As a UK citizen studying in the EU, the thought of a possible Brexit is terrifying.
I’ve been able to experience incredible opportunities that only come from studying abroad in another EU country. If all of that was taken away on June 23rd it would have a massive impact on my studies and my future career ambitions, not to mention the aspirations of thousands of other British students studying in the EU.
The free movement of citizens doesn’t just mean access to work opportunities across 28 countries; it also gives young people the chance to access education in plenty of exciting places across Europe.
EU students also pay the same tuition fees as nationals in any EU country and are able to participate in the lucrative Erasmus+ scheme, a programme that gives training and work experience to young minds.
For my university, the University of Kent, being in the EU has also allowed the university to expand and set up campuses abroad.
For me, I’ve greatly benefited from my Masters education in Brussels. Not only am I able to enjoy lectures from some of Europe’s best experts, I’ve been able to meet people from all walks of life and benefit from cheap travel across Europe. Upon graduation, I hope to work in Brussels – and with the huge amount of trainee and graduate opportunities available here I’m certainly in a great position.
But don’t just take my word for it. My colleagues at the Brussels School of International Studies have all benefited too from studying in the EU. Here’s what they had to say on why studying in the EU is so awesome:
Alex White (from Peterborough, UK): “I have had overwhelmingly positive experiences of the EU – in 2012 I went to Spain as part of the EU’s Erasmus scheme and I carried out an internship that was really useful for my professional development. I also learnt Spanish and made friends with people from all over Europe – the best thing was the confidence that moving to a foreign country alone gave me.”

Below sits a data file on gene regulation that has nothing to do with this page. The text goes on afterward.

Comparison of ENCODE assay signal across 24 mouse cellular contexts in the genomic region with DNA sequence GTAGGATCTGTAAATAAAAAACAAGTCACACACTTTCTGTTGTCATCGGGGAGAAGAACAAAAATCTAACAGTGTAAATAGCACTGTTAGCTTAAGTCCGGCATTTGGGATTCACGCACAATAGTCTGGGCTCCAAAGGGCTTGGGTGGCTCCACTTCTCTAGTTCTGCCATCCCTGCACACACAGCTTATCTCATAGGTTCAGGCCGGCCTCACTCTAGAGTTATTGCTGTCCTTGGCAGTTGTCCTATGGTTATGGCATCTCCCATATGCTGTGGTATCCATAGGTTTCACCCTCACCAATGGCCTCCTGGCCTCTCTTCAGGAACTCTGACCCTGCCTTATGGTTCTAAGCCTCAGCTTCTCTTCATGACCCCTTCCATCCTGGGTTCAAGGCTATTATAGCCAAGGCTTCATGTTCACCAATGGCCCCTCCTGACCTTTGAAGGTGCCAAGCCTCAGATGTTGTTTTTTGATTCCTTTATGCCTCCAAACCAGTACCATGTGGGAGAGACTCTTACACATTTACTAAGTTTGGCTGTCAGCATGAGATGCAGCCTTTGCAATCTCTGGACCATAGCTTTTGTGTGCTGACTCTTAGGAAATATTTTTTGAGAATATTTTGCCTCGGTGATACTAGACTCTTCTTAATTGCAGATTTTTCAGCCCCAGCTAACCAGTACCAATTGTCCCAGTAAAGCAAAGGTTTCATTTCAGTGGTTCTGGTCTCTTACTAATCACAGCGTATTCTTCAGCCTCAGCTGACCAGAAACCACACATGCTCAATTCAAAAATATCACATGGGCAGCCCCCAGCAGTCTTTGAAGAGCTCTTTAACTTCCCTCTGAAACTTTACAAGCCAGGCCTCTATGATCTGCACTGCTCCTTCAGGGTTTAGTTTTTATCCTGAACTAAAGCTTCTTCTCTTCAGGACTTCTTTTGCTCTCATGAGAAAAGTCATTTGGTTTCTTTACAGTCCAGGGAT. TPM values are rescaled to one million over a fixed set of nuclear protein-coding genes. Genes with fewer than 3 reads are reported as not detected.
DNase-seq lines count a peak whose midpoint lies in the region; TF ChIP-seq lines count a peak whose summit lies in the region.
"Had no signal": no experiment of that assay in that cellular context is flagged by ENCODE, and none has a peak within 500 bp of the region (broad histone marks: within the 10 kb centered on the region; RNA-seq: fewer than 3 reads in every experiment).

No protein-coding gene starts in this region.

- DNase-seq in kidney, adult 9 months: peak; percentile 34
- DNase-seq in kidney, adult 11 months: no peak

Megan Beneat-Donald (Edinburgh, UK): “Being afforded the flexibility to choose to live in one country and commute to another for school day-to-day is an amazing advantage when living in the EU – the feeling of freedom is incredible.”
Camilla Jensen (Denmark): “Studying with people from other countries and backgrounds, gives students the opportunity to learn from people’s different perspectives and experiences.”
Ayhan Unlu (Turkey): “My purpose for choosing Brussels was to be close to the NATO headquarter and the EU institutions. And there are many conferences and workshops, including experts from NATO, EU etc.”
Mary-ann Uvieghara (Luton, UK): “I enjoy studying in Brussels because you get to meet a lot of people from diverse backgrounds and diverse experiences. Coming from the University of Kent in Canterbury, which also had its own share of diversity, studying in Brussels seems a richer and more intense version of that.”
Felicia Holmgren Moell (Sweden): “My parents did not have the choice or option to study abroad but thanks to the EU, I do. This leads to personal and general development, as ones understanding of foreign countries and others’ opinions expand, so does ones understanding of the world.”
Shivangi Borah (India): “For me, the best thing about studying in the heart of the EU is the sheer diversity you get exposure to. Be it language, clothing, food, or beverage; in Brussels, cultural diversity is a way of life that is celebrated rather than tolerated.”
Benni Machajdik (Austria): “What inspires me most in Brussels is the international atmosphere. You can meet people from several countries around the globe. That is what I like most abour Brussels.”
Candace Young (USA): “I like living in Brussels because of its cheap transport. It’s cheaper than most European cities.”
Laura May Skillen (Australia): “I chose to come from Australia to Brussels to study because of the amazing benefits of living and studying somewhere with such diversity. One of my favourite things is the mixture of languages, cultures, and cuisines that we get to encounter on a daily basis.”